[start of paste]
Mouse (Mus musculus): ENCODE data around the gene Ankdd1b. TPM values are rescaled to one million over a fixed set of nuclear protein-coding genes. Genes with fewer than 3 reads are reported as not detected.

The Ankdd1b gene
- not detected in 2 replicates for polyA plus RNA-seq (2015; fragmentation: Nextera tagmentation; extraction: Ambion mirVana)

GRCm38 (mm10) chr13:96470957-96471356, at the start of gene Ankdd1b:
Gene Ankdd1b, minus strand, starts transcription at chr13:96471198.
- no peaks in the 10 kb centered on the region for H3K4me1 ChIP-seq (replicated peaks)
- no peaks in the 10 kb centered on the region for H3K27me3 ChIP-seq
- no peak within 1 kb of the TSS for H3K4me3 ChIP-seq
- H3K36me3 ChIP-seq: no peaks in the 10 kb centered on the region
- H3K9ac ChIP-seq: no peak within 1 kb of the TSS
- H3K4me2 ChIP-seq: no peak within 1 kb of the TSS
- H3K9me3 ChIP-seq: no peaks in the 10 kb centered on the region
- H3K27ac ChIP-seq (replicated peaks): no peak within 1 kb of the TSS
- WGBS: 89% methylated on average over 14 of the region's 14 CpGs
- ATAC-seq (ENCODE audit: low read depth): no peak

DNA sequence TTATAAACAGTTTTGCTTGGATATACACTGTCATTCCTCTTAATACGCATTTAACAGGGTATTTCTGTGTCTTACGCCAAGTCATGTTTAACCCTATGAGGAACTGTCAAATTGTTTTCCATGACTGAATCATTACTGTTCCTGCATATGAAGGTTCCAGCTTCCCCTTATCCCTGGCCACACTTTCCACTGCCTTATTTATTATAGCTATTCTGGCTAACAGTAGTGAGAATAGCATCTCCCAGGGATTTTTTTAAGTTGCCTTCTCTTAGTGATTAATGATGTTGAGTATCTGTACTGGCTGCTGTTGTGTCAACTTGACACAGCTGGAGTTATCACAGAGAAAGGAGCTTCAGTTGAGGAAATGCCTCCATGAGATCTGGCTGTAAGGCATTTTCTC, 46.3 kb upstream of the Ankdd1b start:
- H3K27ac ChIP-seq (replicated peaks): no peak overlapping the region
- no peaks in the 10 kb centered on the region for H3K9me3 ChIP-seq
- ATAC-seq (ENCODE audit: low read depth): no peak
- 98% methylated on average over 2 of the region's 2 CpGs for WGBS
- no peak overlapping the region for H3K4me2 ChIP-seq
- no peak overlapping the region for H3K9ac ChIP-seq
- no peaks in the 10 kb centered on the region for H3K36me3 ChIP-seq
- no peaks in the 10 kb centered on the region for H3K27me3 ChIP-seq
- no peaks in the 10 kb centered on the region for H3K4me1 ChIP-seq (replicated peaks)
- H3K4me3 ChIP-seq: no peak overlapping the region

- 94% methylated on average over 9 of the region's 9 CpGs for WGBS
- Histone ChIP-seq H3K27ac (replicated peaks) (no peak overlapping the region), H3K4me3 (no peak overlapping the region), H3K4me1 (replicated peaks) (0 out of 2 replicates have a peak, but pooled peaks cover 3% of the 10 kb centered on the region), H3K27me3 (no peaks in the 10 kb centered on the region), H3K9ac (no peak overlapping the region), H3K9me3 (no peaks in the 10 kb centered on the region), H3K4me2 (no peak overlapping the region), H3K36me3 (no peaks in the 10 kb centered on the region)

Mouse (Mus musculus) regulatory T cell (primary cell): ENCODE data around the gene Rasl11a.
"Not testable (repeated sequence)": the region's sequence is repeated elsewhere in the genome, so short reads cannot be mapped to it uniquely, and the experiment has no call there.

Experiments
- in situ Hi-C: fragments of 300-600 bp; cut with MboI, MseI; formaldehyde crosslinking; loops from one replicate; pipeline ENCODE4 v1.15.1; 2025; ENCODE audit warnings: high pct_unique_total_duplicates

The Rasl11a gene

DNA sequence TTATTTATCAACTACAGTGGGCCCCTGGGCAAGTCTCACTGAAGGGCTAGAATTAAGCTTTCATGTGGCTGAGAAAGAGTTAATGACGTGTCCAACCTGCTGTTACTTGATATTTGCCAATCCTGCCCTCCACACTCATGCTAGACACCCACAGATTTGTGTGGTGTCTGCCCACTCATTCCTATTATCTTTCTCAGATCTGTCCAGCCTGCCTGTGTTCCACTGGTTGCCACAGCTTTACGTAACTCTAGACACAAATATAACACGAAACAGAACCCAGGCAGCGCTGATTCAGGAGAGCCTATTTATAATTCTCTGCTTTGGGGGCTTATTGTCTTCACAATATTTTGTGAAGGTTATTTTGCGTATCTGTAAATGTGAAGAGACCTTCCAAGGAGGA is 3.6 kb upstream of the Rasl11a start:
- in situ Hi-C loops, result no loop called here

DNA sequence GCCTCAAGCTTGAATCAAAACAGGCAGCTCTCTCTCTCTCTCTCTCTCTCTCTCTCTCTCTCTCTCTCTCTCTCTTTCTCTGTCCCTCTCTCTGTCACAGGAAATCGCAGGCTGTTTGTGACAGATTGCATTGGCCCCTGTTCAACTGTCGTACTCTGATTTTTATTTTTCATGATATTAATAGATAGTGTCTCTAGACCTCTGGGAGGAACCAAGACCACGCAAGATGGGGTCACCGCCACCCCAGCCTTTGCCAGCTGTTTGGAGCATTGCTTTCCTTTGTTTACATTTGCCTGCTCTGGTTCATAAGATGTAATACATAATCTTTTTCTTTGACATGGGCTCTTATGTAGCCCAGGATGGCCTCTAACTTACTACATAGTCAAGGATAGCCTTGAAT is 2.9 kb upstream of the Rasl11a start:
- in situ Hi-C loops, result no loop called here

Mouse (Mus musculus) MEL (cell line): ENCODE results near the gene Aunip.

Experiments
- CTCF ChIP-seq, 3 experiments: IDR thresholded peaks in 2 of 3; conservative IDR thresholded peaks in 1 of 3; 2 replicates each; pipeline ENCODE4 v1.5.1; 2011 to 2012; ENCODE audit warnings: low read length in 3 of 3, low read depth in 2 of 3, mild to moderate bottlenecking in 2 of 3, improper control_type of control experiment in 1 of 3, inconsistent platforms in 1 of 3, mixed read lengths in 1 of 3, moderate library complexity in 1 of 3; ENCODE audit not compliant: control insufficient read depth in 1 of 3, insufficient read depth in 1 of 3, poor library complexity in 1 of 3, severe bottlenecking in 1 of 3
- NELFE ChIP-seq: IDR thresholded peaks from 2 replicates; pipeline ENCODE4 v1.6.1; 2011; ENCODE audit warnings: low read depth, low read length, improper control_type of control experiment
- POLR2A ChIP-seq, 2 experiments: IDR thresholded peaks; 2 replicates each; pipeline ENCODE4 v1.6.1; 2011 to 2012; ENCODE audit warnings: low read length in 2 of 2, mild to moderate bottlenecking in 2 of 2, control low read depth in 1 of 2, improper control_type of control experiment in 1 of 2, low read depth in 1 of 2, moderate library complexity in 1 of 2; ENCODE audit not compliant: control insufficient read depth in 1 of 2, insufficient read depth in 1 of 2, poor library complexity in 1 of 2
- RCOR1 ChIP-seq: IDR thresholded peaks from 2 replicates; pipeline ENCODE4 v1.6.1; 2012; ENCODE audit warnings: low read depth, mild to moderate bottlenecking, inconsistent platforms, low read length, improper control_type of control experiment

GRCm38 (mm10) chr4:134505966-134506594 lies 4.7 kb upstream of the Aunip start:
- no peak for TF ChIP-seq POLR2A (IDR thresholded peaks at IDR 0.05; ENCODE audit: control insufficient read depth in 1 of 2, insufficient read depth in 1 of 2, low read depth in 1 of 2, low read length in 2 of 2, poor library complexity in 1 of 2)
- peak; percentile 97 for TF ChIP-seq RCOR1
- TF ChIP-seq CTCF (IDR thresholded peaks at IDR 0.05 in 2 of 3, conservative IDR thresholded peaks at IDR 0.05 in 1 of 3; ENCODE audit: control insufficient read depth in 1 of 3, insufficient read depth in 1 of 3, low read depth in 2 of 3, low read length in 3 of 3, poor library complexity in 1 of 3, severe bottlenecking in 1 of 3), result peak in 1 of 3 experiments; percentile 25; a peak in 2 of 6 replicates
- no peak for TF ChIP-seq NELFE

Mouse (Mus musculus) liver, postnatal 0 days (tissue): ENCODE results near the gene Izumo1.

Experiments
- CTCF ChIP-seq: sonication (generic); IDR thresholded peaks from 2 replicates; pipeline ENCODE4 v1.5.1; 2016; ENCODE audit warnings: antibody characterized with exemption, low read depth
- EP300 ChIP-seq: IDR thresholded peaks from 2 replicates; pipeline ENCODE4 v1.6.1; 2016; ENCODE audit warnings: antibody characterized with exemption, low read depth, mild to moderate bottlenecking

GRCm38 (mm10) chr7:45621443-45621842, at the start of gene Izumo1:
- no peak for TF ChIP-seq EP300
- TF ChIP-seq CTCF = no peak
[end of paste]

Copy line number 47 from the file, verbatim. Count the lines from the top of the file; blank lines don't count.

- TF ChIP-seq CTCF (IDR thresholded peaks at IDR 0.05 in 2 of 3, conservative IDR thresholded peaks at IDR 0.05 in 1 of 3; ENCODE audit: control insufficient read depth in 1 of 3, insufficient read depth in 1 of 3, low read depth in 2 of 3, low read length in 3 of 3, poor library complexity in 1 of 3, severe bottlenecking in 1 of 3), result peak in 1 of 3 experiments; percentile 25; a peak in 2 of 6 replicates